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All You Need To Know About Heat Stroke

All you need to know about heat stroke

When our body overheats due to extended exposure or physical exertion in heat or high temperature it causes heatstroke. This condition is very common in summer months. This very serious condition can occur if our body temperature rises to 104°F (40°C) or above. If a heat stroke is left untreated it can cause serious damage to the brain, heart, kidneys, and muscles and requires emergency treatment.


Heatstroke can occur due to various reasons. Few causes of heatstroke include:

Exposure to heatwave or hot environment: A non exertional heat stroke which is also called the classic heatstroke. In non exertional heatstroke being in high temperature leads to a rise in core body temperature. This usually occurs after exposure to hot, humid weather, especially for a longer period of time. It mostly occurs in people with chronic illness or older adults.

Excess exertion and strenuous activity: When our body exerts a lot and goes through intense physical activity in hot weather our core body temperature rises, which causes exertional heatstroke. People who exercise or work out in high temperatures can get an exertional heatstroke, but there are more chances of it occurring to people who are not used to high temperatures.

Either type of heat stroke can occur due to these reasons:

Wearing excessive clothes: When sweat evaporates, it helps in cooling our body. Wearing excess clothes prevents sweat from evaporating, due to which our body is not able to cool down, leading to heatstroke.

Drinking alcohol: Alcohol affects our body’s ability to regulate your temperature, which leads to dehydration. Due to lack of water our body is not able to regulate temperature causing heatstroke. 

Dehydration: Water helps in regulating our body’s temperature. Not drinking enough water causes dehydration as the fluids in the body are lost through sweating causing heatstroke.


Signs and symptoms of heatstroke include:

Increased body temperature: The main sign of heatstroke is having a body temperature of 104 F (40 C) or higher, obtained with a thermometer.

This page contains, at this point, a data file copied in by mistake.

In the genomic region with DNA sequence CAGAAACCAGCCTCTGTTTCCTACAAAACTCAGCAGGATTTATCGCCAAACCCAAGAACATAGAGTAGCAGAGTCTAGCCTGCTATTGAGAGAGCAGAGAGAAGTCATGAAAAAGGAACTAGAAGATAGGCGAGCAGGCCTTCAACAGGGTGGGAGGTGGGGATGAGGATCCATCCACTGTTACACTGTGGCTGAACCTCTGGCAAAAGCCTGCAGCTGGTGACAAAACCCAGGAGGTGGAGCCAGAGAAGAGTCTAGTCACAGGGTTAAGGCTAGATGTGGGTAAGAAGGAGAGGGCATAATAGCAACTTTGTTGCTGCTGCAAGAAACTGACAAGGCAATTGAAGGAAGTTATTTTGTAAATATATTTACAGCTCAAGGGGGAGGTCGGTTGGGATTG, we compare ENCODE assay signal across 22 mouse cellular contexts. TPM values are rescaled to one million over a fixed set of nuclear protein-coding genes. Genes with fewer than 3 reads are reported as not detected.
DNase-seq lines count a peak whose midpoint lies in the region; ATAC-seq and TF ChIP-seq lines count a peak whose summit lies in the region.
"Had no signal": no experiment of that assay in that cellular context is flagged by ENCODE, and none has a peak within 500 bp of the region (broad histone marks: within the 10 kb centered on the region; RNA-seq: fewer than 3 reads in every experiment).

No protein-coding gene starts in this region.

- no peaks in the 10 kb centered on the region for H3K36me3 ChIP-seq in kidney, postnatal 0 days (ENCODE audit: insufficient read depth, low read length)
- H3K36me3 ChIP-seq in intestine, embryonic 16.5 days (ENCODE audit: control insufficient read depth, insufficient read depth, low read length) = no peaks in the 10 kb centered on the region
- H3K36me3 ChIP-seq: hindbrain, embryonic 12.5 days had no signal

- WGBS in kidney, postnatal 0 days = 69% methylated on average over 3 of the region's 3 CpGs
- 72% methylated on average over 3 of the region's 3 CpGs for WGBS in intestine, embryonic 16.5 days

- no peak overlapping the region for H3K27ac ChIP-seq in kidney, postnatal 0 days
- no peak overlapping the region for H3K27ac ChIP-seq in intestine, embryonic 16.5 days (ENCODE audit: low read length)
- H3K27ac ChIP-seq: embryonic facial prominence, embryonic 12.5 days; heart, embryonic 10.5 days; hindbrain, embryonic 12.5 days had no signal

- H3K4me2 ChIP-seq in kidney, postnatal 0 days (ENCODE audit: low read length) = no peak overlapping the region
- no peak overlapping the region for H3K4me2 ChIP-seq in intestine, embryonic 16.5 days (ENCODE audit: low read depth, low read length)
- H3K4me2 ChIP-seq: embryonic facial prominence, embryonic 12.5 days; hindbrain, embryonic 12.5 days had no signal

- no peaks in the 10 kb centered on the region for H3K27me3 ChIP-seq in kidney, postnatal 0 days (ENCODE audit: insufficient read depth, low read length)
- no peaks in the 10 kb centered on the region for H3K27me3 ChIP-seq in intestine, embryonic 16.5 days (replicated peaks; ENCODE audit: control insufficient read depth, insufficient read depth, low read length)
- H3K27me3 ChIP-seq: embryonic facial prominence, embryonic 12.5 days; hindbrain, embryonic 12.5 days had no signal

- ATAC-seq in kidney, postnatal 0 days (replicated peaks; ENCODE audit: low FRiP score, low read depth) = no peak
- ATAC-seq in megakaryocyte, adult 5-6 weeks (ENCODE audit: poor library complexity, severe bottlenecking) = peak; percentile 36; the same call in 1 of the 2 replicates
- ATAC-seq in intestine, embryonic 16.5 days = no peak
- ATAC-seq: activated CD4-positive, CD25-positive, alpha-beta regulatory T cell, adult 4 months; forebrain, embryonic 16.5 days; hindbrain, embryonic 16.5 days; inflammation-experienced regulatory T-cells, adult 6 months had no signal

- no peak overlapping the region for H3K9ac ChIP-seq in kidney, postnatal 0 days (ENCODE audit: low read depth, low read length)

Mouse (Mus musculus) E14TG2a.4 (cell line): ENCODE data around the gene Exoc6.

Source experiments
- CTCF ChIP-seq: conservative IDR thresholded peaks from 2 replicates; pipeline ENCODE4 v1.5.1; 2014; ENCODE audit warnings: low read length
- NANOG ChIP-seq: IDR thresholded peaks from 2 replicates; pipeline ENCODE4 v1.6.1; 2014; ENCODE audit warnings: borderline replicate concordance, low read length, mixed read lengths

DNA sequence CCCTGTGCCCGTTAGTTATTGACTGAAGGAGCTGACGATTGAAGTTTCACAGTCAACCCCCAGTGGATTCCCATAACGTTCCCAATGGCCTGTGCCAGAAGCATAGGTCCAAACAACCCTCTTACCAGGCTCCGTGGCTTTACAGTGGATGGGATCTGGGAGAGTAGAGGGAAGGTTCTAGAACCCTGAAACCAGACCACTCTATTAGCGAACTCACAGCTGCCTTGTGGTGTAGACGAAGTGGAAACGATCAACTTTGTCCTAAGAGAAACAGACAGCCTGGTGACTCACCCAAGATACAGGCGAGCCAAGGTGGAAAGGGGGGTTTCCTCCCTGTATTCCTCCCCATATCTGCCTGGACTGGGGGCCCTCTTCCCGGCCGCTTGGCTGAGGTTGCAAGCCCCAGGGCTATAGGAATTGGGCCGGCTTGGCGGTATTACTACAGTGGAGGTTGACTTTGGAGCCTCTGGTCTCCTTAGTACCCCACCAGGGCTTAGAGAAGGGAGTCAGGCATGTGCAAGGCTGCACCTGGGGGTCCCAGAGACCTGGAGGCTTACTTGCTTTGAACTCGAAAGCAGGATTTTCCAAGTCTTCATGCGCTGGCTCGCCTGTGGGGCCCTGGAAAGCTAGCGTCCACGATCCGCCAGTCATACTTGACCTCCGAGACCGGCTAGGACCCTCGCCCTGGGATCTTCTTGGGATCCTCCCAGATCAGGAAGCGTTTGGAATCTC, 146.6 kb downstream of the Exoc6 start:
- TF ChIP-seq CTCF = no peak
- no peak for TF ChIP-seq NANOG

Altered mental state or behavior: Sometimes heat stroke leads to confusion, agitation, slurred speech, irritability, seizures and coma.

Sweating: The skin will feel hot and dry to touch, if heat stroke is caused by hot weather and dry or slightly moist if caused by heavy exercise.

Nausea and vomiting: Due to rise in body temperature, one of the signs of heatstroke is feeling sick to your stomach or vomiting.

Flushed skin: You may feel drained and your skin may turn red  and look flushed as your body temperature increases.

Rapid breathing: Heatstroke may cause breathing to become rapid and shallow, especially if it is caused due to excessive exercise.

Headache: As heat directly affects the head your head may throb during or after a heatstroke, especially if heat stroke is caused due to exposure to sun.


Heatstroke can be prevented very easily. Steps to prevent heat stroke during hot weather include:

Wear loose fitting or lightweight clothing: When you wear excess clothing or tight fitting clothes the sweat from the body is not able to evaporate which leads to the body not being able to cool properly.

Sun protection: Being in the sun for a long time affects your body’s ability to cool itself, so it is better to use sunscreen before going out in the sun and use an umbrella or hat as well.

Stay hydrated: Drinking plenty of fluids and staying hydrated help your body in regulating sweat, which further helps in regulating and maintaining a normal body temperature preventing heat.

Prevent going outside: Try to prevent going out during the hottest hour. If you can’t avoid going out in hot weather, drink fluids and stay hydrated. If you need to go out try going during the cooler part of the day.

Due to constant rise in temperature the issue of heatstroke prevails. There are few things to keep in mind to manage heat and protect yourselves from heat stroke.